Why it might not be safe to expect a significantly improved Rangers team

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People love to trot out the Albert Einstein quote that insanity involves “Doing the same thing over and over again and expecting different results.” Yet in some ways, it’s almost as dangerous to assume the flip side of that: doing the same thing and expecting the same results.

Many New York Rangers fans probably had this thought at least a few times last year: “If only our team had more talent.” The 2010-11 squad seemed short on talent – and arguably their most gifted skater Marian Gaborik experienced one of the worst years of his career – but they hustled and scrapped their way to a playoff spot (along with a surprising +35 goal differential).

Those same fans must have been delighted when GM Glen Sather tried to answer that hypothetical question by hauling in the biggest fish of free agency: Brad Richards. Even weary Rangers fans likely rejoiced because unlike Chris Drury or Bobby Holik, Richards already showed that he could produce as a top-line forward.

It’s tempting to think that Brad Richards + 2010-11 Rangers = division title (or more), but there are a few crucial reasons why that’s a risky assumption. Let’s count them down, then.

Why Richards might struggle

Signing a 31-year-old playmaker to a nine-year deal is always risky, even if it’s a cap-circumventing contract. There are two other reasons that the Richards deal is even more worrisome, though:

  • Richards and Gaborik’s health: As you may remember, Richards dealt with concussion issues right as rumors heated up the most around last season’s trade deadline. One can only assume that he’s OK, but it’s not exactly the most promising sign – especially since his partner in crime is renowned for being wildly injury prone.
  • The inherent problems with free agents: Richards developed fantastic chemistry with Loui Eriksson during his time with the Dallas Stars. A passer like Richards should make most linemates better, but there’s no guarantee he’ll make the same great music with Gabby.

That being said, the Rangers should feel happy that they landed a player as talented as Richards. Most likely, he’ll be a difference-maker on most nights. He might be asked to do too much, though.

Breakout players already got paidsource: Getty Images

The Rangers saw a staggering array of important players hit free agency this summer. Mysteriously enough, they experienced career years just in time for their next contracts.

The most notable players who received fat raises were Marc Staal, Brandon Dubinsky, Ryan Callahan and Brian Boyle. Most expected Staal to be in line for a huge bump entering the 10-11 campaign, but the other three – particularly Boyle – raised their profile considerably.

How sure can we be that they’ll be able to achieve at the same rate next season? Dubinsky and Callahan were particularly vital to the Rangers and certainly bring some great energy to the ice (especially Callahan), but it might be a little tougher for them to lay down in front of a slap shot now that their mortgages are settled. Then again, in Callahan’s case, that might be a good thing; he suffered two injuries after blocking shots last season.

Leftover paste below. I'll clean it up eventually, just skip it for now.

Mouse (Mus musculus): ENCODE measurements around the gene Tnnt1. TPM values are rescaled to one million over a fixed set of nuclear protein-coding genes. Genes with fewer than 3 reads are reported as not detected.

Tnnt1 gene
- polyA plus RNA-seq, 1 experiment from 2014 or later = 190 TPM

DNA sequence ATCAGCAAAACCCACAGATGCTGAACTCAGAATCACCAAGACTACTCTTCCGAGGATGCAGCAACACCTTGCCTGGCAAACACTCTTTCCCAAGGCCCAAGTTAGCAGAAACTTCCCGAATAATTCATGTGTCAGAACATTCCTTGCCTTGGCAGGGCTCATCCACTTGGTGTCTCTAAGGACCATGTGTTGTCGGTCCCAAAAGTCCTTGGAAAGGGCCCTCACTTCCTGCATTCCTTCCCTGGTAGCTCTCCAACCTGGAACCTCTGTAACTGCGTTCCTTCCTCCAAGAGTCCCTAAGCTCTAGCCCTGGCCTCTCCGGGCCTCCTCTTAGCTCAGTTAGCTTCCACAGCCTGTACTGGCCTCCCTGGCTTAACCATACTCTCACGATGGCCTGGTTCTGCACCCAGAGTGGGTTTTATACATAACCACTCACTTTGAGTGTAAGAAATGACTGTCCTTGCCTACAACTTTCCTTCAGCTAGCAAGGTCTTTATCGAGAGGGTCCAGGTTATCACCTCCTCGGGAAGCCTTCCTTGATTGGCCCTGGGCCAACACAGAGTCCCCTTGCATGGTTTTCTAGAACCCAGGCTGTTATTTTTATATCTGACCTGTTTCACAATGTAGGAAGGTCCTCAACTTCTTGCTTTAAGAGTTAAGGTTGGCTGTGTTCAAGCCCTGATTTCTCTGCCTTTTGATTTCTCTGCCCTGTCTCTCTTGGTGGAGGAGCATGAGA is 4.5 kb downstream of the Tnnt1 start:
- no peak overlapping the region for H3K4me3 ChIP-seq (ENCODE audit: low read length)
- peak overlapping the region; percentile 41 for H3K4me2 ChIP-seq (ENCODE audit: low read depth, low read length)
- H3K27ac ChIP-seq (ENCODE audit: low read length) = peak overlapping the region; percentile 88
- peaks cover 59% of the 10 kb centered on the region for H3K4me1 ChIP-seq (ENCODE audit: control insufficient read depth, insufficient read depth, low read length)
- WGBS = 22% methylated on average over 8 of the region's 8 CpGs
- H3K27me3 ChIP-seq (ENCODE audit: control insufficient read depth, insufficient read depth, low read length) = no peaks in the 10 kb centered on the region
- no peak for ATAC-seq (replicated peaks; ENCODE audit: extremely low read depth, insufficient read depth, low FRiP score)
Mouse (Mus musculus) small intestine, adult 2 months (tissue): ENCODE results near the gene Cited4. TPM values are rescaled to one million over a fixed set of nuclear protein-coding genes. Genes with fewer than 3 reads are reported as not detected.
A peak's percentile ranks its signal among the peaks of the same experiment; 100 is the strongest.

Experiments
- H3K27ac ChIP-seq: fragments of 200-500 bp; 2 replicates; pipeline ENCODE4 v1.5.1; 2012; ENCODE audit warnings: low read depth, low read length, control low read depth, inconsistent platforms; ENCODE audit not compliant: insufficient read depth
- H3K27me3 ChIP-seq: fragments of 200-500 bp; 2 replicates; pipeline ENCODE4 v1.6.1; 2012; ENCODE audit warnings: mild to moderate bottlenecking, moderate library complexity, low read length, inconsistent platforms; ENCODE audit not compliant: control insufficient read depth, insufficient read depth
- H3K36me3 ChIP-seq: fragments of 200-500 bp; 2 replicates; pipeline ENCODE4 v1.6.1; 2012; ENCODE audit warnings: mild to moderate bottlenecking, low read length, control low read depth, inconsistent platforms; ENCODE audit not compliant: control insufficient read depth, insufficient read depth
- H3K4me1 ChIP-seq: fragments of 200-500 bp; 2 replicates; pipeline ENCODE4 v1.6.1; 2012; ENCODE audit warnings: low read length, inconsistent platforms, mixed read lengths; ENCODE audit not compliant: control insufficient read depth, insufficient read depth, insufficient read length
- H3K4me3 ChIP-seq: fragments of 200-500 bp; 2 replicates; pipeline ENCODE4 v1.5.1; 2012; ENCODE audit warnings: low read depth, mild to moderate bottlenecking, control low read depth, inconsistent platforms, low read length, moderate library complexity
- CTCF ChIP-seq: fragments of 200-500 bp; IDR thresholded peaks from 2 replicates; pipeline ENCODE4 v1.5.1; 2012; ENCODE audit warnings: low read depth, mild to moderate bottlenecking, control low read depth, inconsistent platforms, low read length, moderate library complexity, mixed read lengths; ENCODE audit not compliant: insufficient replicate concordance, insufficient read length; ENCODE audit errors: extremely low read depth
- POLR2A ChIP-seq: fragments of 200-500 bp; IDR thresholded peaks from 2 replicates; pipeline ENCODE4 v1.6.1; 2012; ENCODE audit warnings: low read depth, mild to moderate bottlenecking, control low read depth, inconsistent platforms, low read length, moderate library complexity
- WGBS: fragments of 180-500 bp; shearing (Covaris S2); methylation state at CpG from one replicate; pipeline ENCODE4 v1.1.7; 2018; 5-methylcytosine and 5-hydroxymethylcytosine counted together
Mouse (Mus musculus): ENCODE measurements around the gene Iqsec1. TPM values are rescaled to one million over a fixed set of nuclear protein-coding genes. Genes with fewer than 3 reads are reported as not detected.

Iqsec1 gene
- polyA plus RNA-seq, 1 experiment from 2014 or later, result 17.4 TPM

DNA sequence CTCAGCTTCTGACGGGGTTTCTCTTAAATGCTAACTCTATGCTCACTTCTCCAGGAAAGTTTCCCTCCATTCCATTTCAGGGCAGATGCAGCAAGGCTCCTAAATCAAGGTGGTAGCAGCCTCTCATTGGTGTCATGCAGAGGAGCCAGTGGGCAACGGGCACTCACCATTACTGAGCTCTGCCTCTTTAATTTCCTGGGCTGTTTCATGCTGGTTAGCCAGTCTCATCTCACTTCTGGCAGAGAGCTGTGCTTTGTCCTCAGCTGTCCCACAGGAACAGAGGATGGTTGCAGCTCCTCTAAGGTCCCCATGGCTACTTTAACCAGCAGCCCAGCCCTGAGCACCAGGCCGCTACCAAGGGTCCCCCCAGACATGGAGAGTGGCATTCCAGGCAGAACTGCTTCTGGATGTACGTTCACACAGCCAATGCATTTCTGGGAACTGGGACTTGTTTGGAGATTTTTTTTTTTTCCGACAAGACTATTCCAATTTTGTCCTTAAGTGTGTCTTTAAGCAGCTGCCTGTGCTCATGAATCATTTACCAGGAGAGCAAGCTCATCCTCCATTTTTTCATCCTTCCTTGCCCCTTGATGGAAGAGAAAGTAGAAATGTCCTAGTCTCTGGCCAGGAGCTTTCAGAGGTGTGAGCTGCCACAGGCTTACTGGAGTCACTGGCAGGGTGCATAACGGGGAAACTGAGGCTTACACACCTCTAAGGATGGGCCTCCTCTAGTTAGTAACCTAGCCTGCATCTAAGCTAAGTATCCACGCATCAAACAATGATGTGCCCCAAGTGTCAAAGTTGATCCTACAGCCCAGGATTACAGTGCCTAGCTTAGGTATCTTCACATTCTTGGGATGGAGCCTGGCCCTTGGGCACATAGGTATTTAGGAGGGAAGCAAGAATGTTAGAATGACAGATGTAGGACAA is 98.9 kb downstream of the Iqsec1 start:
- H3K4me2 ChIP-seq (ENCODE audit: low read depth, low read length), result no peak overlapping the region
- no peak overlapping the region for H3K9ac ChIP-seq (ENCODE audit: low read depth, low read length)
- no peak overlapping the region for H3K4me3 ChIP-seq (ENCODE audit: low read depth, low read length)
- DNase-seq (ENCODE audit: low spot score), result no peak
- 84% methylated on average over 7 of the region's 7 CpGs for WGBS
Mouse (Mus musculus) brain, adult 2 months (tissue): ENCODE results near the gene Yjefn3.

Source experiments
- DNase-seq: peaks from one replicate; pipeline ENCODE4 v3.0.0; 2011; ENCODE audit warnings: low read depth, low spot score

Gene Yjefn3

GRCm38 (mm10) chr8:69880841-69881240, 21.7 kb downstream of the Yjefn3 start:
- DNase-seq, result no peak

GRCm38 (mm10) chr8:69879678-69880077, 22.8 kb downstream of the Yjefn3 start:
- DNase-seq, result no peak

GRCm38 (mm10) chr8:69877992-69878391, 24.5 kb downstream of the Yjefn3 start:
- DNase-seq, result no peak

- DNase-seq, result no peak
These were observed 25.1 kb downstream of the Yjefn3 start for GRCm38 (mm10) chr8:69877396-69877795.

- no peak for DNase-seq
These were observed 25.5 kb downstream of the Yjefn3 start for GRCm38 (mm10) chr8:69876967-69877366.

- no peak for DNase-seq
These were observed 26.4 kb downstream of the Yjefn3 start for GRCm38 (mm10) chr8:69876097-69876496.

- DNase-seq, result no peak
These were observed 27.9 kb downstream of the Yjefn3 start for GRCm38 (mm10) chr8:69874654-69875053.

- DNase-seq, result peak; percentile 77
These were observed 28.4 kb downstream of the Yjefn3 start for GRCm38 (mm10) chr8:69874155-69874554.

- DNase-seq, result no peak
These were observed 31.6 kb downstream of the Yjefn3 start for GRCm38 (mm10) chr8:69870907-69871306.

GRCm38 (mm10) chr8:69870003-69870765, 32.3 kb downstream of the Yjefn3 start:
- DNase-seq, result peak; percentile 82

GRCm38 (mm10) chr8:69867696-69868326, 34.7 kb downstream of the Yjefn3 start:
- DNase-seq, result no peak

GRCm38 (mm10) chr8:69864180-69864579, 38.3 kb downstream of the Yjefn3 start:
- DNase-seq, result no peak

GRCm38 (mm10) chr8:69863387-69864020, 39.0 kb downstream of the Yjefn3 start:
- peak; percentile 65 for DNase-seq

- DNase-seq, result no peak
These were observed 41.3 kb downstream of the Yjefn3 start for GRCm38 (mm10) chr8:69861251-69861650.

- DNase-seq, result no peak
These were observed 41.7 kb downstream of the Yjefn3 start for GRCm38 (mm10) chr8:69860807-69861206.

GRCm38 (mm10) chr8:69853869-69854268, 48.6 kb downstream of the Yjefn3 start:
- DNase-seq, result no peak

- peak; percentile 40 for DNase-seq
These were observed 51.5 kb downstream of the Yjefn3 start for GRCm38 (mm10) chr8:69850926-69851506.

Staal’s concussion issues

The Pittsburgh Penguins aren’t the only Atlantic Division team whose outlook is blurry because of a major player’s concussion problems. Staal might not be a marquee player like Sidney Crosby, but he’s extremely valuable to the Rangers. Their defense drops off substantially from their top guys to depth defenders, so his current prognosis is very troubling.

Henrik Lundqvist is used to bailing his over-matched teammates out, but with Staal sidelined for an unknown amount of time, the Swedish stopper will need to be even better than last season. (Unless Richards & Co. meet some lofty expectations on offense, that is.)

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This doesn’t mean that the Rangers are hopeless. Still, it might be wise to temper expectations about a team who overachieved last season, even if they added a hugely talented player.

It doesn’t sound promising for Matt Murray

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Matt Murray wasn’t available for the Pittsburgh Penguins against the Columbus Blue Jackets. If he ends up being an option vs. the Washington Capitals, it might not be for a while.

The Penguins provided a less-than-promising update on Monday: he hasn’t yet resumed skating.

Now, there is some time for him to even get ready by Game 1, as their second-round series doesn’t begin until Thursday.

Considering Washington’s firepower, it would be nice for the Penguins to have two championship goalies to choose from in case things get ugly, but at the moment it seems like it’s Marc-Andre Fleury or bust.

“MAF” has his critics, but his overall work was strong vs. Columbus.

He won four of five games, generating a fantastic .933 save percentage. That’s a promising start to the playoffs, providing some hope despite a shaky .907 career playoff save percentage and a middling regular season (18-10-7, .909 save percentage and 3.02 GAA).

The less-than-positive aspects of Fleury’s numbers make Murray’s continued injury issues more unsettling, but Pittsburgh will just need to hope for improvements.

Or for Fleury to remain at the top of his game.

Kings want to increase scoring, but can Stevens make it happen?

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If sheer exposure to a team translates to make that team better, then no candidate can lift the Los Angeles Kings quite like John Stevens.

The hockey world tends to lose track of assistant (or “associate”) coaches far more easily than the main guys, and that is the case with Stevens. Seriously, Stevens has been with the Kings since 2010-11. How many Kings fans occasionally forgot he was there?

(Be honest.)

Anyway, Stevens has been able to keep an eye on the Kings for some time, so does he really have a chance to make them better? That remains to be seen, but give Stevens and new GM Rob Blake credit; they at least seem to offer some specifics about improving Los Angeles’ offense beyond “score more goals.”

The presser starts around the 8:00 mark:

Stevens provides a fun line about wanting to “lead the league” in goalie interference challenges which …

*gets interrupted by Bruce Boudreau GIF*

No, but really, LA Kings Insider transcribed some of the more interesting bits about how management believes that they’ll approach zone entries and attempting to score from the center of the ice. Here are some choice bits via Rosen’s transcription:

Blake: “We were at the bottom of controlled entry, goals off of controlled entry … We were near the bottom at getting the puck to the slot whether we were skating it or passing it so there were a lot of things that, the way goals are being scored now, that we weren’t having success in.”

Stevens: ” … Analytics tells you we don’t get enough scoring opportunities from the middle of the ice and that’s clearly an area where, whether it’s quickly off a transition forecheck and you’re going to try to get to those areas, you’re going to have people there more, and spend more time around the net. But it’s clearly an area we’re going to focus on.”